Researchers find no evidence that genetics is influenced by social class
More than four decades ago, a psychologist’s landmark idea linked family income with children’s cognitive abilities. Now, new findings by a group that includes a University of Florida Health researcher show no evidence for that theory.
“While children from higher socioeconomic status backgrounds have much better cognitive outcomes on average than do those from lower socioeconomic status backgrounds, genetics appears to matter just as much for both groups,” said David Figlio, Ph.D., dean of the Northwestern University School of Education and Social Policy, the primary author of the study and a former UF economics professor. “Genes matter. Environment matters. But we find no evidence that the two interact.”
In the largest and most diverse study of its kind, the researchers analyzed birth and school records from more than 24,000 twins and nearly 275,000 siblings in Florida. They analyzed math and reading test scores for children in the third through eighth grades who were born between 1994 and 2002.
They found the children’s socioeconomic status was unrelated to the genetic influences that drive cognition and test scores, according to a new study published in the Proceedings of the National Academy of Sciences. Cognitive abilities are the brain-based skills used to perform mental tasks, pay attention and communicate. The study focused on twins because they allow researchers to disentangle the role of genes and environment in development.
“There’s been an idea that genetic influences on cognitive development are more important for kids from rich families than kids from poor families. This has been based on studies using twins. We looked at the question using far more twins than anyone else has, and we don’t find any evidence for this idea,” said Jeremy Freese, Ph.D., a Stanford University sociology professor and primary author of the study.
Jeffrey Roth, Ph.D., a research professor emeritus in the UF College of Medicine’s department of pediatrics who collaborated on the research, said parents who stayed in school longer are still likelier to have higher-performing children. However, the findings suggest that understanding the gene-environment interaction that ultimately influences children’s cognitive abilities is far more complex and elusive than originally thought.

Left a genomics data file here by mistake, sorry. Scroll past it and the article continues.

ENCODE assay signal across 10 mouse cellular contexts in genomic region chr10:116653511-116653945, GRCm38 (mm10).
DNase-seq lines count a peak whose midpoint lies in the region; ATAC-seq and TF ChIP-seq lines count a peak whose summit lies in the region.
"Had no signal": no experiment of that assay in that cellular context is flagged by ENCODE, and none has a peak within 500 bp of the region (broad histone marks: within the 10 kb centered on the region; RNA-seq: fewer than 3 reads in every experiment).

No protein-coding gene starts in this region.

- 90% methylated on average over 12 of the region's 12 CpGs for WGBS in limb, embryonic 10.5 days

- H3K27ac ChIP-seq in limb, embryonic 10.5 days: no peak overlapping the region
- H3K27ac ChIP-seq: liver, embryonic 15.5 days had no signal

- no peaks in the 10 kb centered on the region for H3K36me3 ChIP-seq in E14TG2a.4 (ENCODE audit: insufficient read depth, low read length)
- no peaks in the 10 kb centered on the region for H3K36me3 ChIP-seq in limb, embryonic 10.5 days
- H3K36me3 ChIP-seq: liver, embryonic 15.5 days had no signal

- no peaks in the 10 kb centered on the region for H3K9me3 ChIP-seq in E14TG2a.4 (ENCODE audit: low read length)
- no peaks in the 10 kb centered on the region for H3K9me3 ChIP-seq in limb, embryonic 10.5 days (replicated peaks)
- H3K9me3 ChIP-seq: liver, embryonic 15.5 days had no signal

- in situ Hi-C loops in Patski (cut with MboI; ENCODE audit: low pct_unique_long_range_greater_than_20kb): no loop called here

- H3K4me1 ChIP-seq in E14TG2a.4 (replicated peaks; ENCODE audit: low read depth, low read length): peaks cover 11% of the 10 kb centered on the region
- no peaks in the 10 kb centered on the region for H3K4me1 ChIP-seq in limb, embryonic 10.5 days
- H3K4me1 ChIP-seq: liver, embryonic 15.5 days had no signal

One particularly encouraging aspect of the findings is that children who are born into modest family circumstances are not presumed to be at a disadvantage for cognitive development, Roth said.
“We did not find that poor environments alone are more harmful to children’s cognitive abilities than a privileged environment,” Roth said.
Renowned psychologist Sandra Wood Scarr’s original 1971 idea that genetic influences on intellectual development differed by socioeconomic status was reaffirmed by David Rowe in 1999 and has been supported by other findings. Other reviews of the so-called Scarr-Rowe interaction have been less conclusive, including inconsistent results and only modest support, especially in non-U.S. settings.
More work is needed to reveal the useful ways that genetic differences matter in cognitive development, said Freese, the Stanford researcher.
“We know poor children face many social disadvantages and there is much we can do to address those to help promote the flourishing of all children,” he said.
In the future, Roth said it may be possible to better understand the gene-environment interaction by using molecular genetic data rather than by simply observing the cognitive abilities of twins in rich and poor families.
“There’s the potential for better predictions about cognitive development if we know the genetic makeup of individuals,” he said.
Funding for the research was provided by the National Science Foundation, the Institute for Education Sciences, the National Institute of Child Health and Human Development, and the Bill and Melinda Gates Foundation.